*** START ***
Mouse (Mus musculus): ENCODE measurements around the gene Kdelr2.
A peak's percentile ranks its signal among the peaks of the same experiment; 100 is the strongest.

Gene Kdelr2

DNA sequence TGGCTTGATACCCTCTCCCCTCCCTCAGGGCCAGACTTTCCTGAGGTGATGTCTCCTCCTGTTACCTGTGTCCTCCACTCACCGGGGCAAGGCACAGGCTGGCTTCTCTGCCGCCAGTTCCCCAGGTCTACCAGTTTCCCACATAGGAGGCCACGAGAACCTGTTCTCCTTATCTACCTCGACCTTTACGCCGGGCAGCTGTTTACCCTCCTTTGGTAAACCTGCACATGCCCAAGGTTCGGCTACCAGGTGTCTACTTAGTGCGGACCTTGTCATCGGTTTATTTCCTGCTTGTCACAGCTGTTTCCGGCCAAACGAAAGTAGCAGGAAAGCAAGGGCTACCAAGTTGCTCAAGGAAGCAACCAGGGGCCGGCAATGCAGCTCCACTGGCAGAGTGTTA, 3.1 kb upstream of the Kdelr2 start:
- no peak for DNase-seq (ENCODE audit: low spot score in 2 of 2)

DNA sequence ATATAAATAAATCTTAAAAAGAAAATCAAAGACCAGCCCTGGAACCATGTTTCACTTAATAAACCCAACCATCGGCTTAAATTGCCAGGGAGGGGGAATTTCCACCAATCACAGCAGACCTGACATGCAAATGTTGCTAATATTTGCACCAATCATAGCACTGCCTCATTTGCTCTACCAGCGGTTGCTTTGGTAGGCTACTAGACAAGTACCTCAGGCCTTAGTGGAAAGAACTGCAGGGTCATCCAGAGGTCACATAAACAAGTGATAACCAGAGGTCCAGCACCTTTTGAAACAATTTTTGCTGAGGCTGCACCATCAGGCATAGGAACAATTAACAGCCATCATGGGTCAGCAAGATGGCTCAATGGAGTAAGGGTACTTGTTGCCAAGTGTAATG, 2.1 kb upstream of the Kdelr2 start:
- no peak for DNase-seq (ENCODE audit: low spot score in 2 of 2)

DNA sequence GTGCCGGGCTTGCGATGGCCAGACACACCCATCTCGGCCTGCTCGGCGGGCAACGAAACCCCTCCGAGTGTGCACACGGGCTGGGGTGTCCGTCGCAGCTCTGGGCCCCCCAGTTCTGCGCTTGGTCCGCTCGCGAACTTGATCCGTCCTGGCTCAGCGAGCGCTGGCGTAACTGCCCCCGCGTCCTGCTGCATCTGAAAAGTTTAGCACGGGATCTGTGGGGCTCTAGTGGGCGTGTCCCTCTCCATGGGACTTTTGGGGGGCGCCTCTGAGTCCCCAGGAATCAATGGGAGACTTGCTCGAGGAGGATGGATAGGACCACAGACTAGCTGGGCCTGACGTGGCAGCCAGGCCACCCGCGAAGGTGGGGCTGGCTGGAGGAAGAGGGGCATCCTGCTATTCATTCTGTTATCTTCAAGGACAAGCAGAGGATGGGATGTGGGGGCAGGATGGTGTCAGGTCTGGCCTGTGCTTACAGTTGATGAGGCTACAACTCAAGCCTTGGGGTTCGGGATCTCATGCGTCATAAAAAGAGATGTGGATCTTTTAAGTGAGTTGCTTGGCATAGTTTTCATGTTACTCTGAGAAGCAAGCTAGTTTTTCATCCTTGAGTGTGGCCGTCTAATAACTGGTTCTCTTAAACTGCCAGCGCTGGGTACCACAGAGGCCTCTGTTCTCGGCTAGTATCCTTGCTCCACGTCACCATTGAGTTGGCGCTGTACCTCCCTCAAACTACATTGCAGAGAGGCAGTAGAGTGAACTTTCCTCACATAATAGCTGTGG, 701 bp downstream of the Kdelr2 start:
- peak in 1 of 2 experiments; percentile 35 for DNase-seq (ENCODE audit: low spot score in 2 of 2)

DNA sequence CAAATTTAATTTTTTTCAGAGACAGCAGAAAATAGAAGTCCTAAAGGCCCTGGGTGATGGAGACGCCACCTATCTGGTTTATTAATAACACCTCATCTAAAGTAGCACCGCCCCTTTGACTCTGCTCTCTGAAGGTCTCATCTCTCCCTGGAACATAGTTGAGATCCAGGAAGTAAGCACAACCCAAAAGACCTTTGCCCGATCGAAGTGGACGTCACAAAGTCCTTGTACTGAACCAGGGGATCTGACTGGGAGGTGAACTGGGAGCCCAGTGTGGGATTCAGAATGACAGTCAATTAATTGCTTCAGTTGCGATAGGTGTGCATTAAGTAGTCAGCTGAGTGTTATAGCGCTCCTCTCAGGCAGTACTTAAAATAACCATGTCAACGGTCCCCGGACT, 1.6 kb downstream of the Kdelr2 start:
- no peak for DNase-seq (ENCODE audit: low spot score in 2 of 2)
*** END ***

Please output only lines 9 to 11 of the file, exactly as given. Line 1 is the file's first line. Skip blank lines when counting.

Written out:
- peak in 1 of 2 experiments; percentile 35 for DNase-seq (ENCODE audit: low spot score in 2 of 2)

DNA sequence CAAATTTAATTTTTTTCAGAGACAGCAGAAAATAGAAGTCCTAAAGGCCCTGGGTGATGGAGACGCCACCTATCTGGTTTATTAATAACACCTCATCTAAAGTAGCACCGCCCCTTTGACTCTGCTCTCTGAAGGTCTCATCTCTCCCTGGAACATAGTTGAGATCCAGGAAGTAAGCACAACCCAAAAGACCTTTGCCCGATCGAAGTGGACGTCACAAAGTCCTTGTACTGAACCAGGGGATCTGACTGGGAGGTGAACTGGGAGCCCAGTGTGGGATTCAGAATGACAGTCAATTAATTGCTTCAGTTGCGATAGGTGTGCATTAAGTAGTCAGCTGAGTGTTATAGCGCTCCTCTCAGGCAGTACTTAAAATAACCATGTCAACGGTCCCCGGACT, 1.6 kb downstream of the Kdelr2 start:
- no peak for DNase-seq (ENCODE audit: low spot score in 2 of 2)